“The best way to get over a personal traumatic event is to deal with it rather than let it sit and stew” is the advice that was heard by the participants in a gathering in Ponoka last week.
The resounding message passed on by psychologist and motivational speaker Dr. Bobby Smith was for anyone, including police officers, who find themselves in the middle of a tragic event to find a way to manage the pain that it caused them. Smith spoke Thursday, June 2 at the Ponoka Legion during an event hosted by Ponoka Victim Services.
Smith is no stranger to personal suffering. He was a police officer in the United States in the 1980s when he was shot in the head and lost his eyesight as a result. An accomplished police officer, the shooting changed his life forever. “We don’t know how these things affect us and are we emotionally prepared?”
No one is exempt from emotional stress, says Smith, and he recommends taking the time to talk with loved ones. “It’s important to talk. We need to learn to be intimate.”
“If your wife is not your best friend, you’re screwing up. That’s a fact,” said Smith about the need for intimacy.
While taking time for oneself is important, Smith says he and his wife speak with each other every night. Change doesn’t come overnight. Smith suggests a person needs to ask themselves two questions: do they like who they are based on their own behaviours and are they willing to change themselves for the better.
Smith spoke in Toronto, Ont. recently and he said three police officers committed suicide in a 90 day period. The trouble, he said, is that law enforcement officers have been told that it’s not OK to have feelings. Yet when dealing with traumatic events, there is no outlet to deal with their feelings. He used the analogy of an auto repair shop. General car maintenance is cheaper than repairing if something breaks down.
Smith called it a “Pay me now, or pay me later” situation, except the cost is higher the longer a person waits. Alcohol makes the situation worse as it is a depressant.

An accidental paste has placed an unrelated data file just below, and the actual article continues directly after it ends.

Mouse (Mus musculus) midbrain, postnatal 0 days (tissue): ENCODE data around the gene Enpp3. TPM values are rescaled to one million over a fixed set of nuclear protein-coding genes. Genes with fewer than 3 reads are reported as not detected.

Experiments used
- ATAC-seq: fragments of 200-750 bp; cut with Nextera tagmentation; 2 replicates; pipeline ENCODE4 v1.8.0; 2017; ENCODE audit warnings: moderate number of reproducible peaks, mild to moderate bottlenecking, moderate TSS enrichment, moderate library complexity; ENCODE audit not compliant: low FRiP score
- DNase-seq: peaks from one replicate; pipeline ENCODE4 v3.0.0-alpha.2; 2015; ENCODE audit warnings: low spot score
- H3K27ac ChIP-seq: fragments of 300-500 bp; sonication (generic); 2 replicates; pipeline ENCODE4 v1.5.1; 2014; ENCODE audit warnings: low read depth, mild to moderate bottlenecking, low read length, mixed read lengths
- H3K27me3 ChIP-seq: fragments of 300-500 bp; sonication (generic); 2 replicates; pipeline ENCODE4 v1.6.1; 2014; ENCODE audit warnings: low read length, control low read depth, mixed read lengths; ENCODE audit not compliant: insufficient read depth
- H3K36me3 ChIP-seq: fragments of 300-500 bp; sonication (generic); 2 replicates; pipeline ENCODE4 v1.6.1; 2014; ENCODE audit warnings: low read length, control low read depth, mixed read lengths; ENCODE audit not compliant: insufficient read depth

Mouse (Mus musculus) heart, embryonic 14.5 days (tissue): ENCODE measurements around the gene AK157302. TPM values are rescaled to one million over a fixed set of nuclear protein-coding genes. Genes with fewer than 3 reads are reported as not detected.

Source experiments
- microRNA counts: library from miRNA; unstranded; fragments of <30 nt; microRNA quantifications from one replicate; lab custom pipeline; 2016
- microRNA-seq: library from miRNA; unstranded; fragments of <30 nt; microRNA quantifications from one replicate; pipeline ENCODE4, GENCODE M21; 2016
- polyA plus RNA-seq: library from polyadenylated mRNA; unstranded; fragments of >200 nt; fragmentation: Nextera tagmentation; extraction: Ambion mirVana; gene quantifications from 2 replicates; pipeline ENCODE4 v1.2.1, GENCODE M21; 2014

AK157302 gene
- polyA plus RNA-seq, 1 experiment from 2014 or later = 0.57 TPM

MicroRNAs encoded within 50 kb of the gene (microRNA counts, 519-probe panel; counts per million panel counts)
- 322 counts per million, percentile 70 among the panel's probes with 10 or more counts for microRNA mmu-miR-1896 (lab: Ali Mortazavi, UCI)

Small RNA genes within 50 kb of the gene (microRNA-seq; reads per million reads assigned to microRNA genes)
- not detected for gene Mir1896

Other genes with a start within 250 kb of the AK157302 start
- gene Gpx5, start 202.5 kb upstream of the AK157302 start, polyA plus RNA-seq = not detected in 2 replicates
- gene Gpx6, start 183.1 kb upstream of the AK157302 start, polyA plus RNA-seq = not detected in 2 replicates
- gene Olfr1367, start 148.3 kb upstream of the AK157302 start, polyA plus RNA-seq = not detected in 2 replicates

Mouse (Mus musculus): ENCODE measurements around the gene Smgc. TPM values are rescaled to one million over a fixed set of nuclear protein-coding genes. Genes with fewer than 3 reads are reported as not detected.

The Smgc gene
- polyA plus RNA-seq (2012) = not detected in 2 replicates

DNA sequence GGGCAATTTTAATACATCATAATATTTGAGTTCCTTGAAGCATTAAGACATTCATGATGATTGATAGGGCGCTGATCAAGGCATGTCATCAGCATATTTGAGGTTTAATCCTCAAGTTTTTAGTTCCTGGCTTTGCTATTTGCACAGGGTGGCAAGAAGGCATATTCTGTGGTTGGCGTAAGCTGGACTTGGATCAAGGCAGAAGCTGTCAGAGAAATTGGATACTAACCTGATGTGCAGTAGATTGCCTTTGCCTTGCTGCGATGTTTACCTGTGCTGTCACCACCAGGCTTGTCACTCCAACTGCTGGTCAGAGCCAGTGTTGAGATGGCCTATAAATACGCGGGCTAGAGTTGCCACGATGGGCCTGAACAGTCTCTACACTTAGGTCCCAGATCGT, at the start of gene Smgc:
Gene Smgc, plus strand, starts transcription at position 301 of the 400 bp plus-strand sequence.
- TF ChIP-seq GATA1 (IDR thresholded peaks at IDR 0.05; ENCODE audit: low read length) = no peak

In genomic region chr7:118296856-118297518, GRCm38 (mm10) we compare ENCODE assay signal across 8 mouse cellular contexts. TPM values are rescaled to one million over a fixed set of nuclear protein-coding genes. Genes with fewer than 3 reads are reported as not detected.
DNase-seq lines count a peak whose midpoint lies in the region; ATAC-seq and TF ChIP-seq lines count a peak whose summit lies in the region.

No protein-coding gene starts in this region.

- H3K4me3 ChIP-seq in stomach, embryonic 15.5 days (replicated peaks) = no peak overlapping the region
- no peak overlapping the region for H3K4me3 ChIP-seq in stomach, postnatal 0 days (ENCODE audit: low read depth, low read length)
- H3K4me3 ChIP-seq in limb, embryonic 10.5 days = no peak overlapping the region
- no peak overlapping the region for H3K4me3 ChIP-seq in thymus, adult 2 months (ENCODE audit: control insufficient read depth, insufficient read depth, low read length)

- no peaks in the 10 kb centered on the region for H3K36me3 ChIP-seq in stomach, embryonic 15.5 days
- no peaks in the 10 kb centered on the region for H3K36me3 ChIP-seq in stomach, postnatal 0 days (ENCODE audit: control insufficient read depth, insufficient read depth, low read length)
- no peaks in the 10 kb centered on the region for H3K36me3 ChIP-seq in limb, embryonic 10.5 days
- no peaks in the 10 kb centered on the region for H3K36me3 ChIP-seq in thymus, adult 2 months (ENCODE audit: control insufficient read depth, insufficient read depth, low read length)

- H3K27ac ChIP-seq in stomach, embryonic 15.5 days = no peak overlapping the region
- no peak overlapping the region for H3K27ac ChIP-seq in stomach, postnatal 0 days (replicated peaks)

After being shot, his superiors told him they had no use for him. That caused Smith so much grief he contemplated committing suicide. Smith says he was on the verge but decided to speak with a nurse friend. It was her words that helped him turn his life around.
“She said, ‘Bobby, if you don’t let us help you, you’re not going to make it,’” he explained.
Through therapy Smith was able to deal with past personal traumas such as his mother dying when he was 10. It helped him deal with the loss of his daughter who died in a car accident and it helped him deal with the loss of his son, who died of a drug overdose.
Life isn’t fair, he said, but it is what a person does with their lives that makes the difference.
Anger and pain are things he realized there was no point in holding on to. The pain of the events were bad enough that Smith prefers to deal with them as they happen rather than pretending they didn’t occur. In his words, Smith said he had to forgive those people who caused him suffering, not for their sake, but for his. “Something good can come from the losses in your life if you let them.”